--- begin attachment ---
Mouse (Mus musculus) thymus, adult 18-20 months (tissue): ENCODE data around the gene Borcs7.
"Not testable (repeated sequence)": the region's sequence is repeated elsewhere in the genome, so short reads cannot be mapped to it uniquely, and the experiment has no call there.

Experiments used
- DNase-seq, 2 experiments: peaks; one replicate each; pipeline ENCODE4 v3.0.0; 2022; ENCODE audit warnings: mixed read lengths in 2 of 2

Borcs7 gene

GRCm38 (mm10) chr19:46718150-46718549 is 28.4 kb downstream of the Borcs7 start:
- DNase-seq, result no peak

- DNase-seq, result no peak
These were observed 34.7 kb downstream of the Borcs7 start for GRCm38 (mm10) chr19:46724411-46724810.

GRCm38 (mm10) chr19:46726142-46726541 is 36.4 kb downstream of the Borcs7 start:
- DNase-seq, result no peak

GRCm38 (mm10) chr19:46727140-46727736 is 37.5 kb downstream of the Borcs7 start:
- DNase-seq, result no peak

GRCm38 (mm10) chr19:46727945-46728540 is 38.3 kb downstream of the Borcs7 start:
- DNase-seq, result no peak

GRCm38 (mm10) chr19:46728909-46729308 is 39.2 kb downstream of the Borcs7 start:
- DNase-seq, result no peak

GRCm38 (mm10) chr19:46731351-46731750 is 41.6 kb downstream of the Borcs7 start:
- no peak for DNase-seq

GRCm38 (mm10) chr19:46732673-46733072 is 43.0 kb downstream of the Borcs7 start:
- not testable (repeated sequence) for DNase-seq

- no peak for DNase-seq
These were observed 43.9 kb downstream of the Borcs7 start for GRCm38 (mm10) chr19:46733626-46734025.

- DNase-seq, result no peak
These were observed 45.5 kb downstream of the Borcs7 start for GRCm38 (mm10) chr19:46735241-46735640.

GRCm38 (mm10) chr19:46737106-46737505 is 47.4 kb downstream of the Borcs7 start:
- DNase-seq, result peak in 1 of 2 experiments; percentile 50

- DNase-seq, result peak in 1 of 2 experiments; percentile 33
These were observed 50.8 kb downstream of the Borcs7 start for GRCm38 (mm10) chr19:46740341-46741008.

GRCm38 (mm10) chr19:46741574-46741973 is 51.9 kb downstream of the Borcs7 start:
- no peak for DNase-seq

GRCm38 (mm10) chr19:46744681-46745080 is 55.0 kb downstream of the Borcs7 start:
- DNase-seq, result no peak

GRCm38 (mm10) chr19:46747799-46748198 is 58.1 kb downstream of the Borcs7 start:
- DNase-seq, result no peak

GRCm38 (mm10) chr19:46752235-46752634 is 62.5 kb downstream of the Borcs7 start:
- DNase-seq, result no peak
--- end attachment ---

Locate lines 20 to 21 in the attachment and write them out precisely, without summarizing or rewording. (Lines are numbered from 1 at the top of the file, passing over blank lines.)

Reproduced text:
GRCm38 (mm10) chr19:46732673-46733072 is 43.0 kb downstream of the Borcs7 start:
- not testable (repeated sequence) for DNase-seq